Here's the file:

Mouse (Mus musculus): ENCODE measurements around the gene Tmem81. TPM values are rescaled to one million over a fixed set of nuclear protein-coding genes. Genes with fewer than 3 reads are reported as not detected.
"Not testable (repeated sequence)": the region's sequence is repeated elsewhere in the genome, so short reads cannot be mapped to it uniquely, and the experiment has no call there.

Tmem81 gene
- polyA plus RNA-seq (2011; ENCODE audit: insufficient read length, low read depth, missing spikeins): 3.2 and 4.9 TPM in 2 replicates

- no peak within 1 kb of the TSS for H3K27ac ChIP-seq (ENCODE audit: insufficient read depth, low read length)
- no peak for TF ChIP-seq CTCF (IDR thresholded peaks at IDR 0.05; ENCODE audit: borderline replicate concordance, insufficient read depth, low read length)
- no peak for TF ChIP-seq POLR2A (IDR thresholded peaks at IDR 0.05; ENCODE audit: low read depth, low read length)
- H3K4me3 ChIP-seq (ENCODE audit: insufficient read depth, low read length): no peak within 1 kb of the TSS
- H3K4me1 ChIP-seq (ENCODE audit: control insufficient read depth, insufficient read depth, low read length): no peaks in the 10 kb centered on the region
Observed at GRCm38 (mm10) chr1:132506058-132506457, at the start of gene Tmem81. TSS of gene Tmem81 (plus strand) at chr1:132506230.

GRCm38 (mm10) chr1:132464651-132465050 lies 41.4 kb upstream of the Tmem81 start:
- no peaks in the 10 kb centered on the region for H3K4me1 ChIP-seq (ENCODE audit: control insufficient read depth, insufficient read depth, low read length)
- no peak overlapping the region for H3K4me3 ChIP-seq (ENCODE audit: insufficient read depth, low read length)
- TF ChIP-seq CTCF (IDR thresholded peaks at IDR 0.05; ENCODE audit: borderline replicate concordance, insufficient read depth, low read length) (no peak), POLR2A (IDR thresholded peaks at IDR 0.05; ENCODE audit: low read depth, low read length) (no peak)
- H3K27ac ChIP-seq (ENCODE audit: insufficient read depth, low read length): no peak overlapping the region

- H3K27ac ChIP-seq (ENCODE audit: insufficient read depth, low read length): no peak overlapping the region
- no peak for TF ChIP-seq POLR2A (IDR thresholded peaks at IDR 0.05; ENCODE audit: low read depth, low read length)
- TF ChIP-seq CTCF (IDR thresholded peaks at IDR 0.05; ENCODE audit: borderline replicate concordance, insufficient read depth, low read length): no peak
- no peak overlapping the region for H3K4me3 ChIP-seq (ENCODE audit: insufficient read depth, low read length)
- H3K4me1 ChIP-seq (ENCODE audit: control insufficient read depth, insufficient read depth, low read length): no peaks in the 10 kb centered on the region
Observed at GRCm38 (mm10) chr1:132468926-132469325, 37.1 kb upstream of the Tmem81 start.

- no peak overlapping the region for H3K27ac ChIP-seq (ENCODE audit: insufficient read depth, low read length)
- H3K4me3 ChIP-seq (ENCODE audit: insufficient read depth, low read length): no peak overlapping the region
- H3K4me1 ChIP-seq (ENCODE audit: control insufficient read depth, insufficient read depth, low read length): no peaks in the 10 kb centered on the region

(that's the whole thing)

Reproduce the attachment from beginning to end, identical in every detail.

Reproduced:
Mouse (Mus musculus): ENCODE measurements around the gene Tmem81. TPM values are rescaled to one million over a fixed set of nuclear protein-coding genes. Genes with fewer than 3 reads are reported as not detected.
"Not testable (repeated sequence)": the region's sequence is repeated elsewhere in the genome, so short reads cannot be mapped to it uniquely, and the experiment has no call there.

Tmem81 gene
- polyA plus RNA-seq (2011; ENCODE audit: insufficient read length, low read depth, missing spikeins): 3.2 and 4.9 TPM in 2 replicates

- no peak within 1 kb of the TSS for H3K27ac ChIP-seq (ENCODE audit: insufficient read depth, low read length)
- no peak for TF ChIP-seq CTCF (IDR thresholded peaks at IDR 0.05; ENCODE audit: borderline replicate concordance, insufficient read depth, low read length)
- no peak for TF ChIP-seq POLR2A (IDR thresholded peaks at IDR 0.05; ENCODE audit: low read depth, low read length)
- H3K4me3 ChIP-seq (ENCODE audit: insufficient read depth, low read length): no peak within 1 kb of the TSS
- H3K4me1 ChIP-seq (ENCODE audit: control insufficient read depth, insufficient read depth, low read length): no peaks in the 10 kb centered on the region
Observed at GRCm38 (mm10) chr1:132506058-132506457, at the start of gene Tmem81. TSS of gene Tmem81 (plus strand) at chr1:132506230.

GRCm38 (mm10) chr1:132464651-132465050 lies 41.4 kb upstream of the Tmem81 start:
- no peaks in the 10 kb centered on the region for H3K4me1 ChIP-seq (ENCODE audit: control insufficient read depth, insufficient read depth, low read length)
- no peak overlapping the region for H3K4me3 ChIP-seq (ENCODE audit: insufficient read depth, low read length)
- TF ChIP-seq CTCF (IDR thresholded peaks at IDR 0.05; ENCODE audit: borderline replicate concordance, insufficient read depth, low read length) (no peak), POLR2A (IDR thresholded peaks at IDR 0.05; ENCODE audit: low read depth, low read length) (no peak)
- H3K27ac ChIP-seq (ENCODE audit: insufficient read depth, low read length): no peak overlapping the region

- H3K27ac ChIP-seq (ENCODE audit: insufficient read depth, low read length): no peak overlapping the region
- no peak for TF ChIP-seq POLR2A (IDR thresholded peaks at IDR 0.05; ENCODE audit: low read depth, low read length)
- TF ChIP-seq CTCF (IDR thresholded peaks at IDR 0.05; ENCODE audit: borderline replicate concordance, insufficient read depth, low read length): no peak
- no peak overlapping the region for H3K4me3 ChIP-seq (ENCODE audit: insufficient read depth, low read length)
- H3K4me1 ChIP-seq (ENCODE audit: control insufficient read depth, insufficient read depth, low read length): no peaks in the 10 kb centered on the region
Observed at GRCm38 (mm10) chr1:132468926-132469325, 37.1 kb upstream of the Tmem81 start.

- no peak overlapping the region for H3K27ac ChIP-seq (ENCODE audit: insufficient read depth, low read length)
- H3K4me3 ChIP-seq (ENCODE audit: insufficient read depth, low read length): no peak overlapping the region
- H3K4me1 ChIP-seq (ENCODE audit: control insufficient read depth, insufficient read depth, low read length): no peaks in the 10 kb centered on the region